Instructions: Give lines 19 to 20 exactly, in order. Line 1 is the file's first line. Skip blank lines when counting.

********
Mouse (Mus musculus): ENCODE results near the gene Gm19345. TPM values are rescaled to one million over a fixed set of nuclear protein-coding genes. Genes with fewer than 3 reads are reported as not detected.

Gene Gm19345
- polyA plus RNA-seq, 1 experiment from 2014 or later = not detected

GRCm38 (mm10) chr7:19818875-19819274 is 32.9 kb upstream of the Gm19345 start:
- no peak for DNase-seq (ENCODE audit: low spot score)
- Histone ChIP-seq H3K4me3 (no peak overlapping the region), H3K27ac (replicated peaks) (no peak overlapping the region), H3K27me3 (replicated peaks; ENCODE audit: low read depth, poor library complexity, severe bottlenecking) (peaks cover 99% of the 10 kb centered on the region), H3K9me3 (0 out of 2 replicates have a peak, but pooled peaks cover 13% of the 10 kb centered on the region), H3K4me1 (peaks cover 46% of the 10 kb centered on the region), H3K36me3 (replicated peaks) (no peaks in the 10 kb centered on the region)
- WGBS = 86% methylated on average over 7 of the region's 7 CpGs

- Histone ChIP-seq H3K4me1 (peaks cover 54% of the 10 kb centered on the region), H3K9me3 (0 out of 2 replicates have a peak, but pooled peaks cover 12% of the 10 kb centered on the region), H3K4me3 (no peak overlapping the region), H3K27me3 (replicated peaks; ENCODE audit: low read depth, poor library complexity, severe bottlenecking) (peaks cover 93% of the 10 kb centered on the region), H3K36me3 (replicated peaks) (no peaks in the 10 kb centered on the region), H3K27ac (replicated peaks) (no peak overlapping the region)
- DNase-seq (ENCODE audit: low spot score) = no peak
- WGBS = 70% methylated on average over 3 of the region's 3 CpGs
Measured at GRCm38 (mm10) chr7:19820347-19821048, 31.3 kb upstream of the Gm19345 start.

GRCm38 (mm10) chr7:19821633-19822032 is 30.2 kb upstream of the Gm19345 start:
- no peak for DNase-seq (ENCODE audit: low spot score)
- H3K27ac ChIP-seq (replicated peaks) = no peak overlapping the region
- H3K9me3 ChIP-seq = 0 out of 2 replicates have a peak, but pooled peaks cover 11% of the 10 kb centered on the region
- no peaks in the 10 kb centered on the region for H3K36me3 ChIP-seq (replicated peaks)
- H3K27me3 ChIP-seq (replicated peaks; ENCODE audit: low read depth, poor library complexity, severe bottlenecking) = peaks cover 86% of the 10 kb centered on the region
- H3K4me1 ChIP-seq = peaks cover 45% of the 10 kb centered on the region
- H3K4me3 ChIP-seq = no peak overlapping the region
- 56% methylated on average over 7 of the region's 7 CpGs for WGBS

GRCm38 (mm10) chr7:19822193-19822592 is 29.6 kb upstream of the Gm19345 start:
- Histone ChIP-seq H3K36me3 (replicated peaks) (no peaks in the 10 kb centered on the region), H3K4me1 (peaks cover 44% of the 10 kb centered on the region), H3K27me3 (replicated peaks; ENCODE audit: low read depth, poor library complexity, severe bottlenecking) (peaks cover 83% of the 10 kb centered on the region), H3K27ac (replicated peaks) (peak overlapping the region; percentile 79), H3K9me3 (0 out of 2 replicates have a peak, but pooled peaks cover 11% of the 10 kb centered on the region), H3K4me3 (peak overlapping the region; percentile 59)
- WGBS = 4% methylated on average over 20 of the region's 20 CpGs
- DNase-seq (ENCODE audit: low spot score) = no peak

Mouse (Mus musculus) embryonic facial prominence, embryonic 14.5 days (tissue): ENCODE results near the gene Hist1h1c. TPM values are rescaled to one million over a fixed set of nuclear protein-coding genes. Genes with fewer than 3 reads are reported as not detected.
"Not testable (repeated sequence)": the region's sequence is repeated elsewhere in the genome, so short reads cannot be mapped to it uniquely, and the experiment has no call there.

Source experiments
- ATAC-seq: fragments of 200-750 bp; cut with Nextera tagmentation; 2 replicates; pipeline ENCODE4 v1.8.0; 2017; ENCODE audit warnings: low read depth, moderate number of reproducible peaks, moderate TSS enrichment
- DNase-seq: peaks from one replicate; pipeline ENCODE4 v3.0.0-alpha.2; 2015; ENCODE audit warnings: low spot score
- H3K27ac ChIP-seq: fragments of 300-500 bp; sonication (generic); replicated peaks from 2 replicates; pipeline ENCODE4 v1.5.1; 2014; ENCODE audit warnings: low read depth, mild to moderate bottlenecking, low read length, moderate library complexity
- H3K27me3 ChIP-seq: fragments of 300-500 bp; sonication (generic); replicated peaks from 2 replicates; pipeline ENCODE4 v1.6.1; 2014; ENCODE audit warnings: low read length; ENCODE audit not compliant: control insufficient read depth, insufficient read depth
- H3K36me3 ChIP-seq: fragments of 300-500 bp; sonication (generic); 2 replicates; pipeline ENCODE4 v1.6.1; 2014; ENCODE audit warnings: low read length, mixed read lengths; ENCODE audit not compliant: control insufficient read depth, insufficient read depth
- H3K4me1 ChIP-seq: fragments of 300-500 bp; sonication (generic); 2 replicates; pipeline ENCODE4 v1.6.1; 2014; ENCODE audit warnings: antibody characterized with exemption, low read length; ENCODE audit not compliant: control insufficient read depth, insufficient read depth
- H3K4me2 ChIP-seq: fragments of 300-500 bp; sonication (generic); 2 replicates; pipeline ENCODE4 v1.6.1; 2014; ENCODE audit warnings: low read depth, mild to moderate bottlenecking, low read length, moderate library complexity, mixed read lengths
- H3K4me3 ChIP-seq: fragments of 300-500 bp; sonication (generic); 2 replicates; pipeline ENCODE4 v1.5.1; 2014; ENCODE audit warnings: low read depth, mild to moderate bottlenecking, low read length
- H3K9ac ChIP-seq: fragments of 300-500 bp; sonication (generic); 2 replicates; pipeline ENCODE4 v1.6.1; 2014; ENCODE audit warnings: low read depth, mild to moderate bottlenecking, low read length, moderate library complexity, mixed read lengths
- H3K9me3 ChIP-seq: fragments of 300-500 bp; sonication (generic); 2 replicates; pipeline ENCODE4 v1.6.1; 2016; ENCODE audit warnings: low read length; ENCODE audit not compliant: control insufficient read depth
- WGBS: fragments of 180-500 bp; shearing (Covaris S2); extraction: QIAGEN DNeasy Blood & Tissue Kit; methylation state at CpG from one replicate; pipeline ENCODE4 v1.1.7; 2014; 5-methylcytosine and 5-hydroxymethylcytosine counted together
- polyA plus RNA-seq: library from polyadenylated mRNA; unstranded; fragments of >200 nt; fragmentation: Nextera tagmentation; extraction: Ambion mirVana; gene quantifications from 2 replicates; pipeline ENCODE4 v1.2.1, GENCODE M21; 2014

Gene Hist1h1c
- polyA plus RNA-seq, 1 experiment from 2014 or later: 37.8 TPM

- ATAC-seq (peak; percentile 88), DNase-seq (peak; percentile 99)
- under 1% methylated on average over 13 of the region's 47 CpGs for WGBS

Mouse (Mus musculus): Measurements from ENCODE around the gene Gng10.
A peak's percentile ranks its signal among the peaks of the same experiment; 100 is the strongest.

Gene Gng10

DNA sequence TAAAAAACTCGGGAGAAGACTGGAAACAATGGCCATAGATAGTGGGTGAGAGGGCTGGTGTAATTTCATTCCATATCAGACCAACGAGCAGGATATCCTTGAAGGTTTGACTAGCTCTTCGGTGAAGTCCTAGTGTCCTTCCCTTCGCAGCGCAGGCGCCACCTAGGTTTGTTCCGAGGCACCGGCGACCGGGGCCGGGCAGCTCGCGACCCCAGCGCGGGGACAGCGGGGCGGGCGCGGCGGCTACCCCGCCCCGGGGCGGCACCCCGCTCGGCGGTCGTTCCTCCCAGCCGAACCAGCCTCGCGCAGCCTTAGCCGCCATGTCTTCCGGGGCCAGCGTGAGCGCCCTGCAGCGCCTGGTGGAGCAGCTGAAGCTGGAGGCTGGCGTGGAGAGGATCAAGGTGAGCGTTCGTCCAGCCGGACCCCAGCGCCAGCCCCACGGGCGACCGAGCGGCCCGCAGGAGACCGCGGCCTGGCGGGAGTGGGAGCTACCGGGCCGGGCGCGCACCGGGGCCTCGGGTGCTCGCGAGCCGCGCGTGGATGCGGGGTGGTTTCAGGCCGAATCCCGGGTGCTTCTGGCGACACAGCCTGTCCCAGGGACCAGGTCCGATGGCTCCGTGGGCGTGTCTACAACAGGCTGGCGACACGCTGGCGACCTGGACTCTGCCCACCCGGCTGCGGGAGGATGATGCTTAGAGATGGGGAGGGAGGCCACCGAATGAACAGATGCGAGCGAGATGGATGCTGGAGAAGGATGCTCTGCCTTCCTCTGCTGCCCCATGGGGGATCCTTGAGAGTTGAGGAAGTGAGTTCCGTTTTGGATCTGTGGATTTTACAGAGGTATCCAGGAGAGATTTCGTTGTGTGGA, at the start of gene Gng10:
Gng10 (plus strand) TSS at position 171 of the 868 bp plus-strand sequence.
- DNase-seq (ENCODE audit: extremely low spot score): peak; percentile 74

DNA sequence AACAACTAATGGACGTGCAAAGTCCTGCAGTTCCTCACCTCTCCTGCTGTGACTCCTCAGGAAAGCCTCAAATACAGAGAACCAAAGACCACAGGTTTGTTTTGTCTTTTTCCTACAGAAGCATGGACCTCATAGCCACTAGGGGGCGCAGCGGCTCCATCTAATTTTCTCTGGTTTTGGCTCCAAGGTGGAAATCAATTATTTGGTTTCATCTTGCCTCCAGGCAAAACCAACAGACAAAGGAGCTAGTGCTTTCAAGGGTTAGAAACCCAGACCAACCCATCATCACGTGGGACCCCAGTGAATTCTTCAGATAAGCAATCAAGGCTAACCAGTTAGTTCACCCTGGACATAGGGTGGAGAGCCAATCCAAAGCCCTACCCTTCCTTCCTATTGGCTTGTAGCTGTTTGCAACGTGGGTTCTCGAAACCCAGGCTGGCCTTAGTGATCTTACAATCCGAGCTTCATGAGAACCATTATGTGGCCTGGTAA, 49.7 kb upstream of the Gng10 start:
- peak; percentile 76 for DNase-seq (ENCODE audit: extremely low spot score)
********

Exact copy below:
- H3K4me3 ChIP-seq = no peak overlapping the region
- 56% methylated on average over 7 of the region's 7 CpGs for WGBS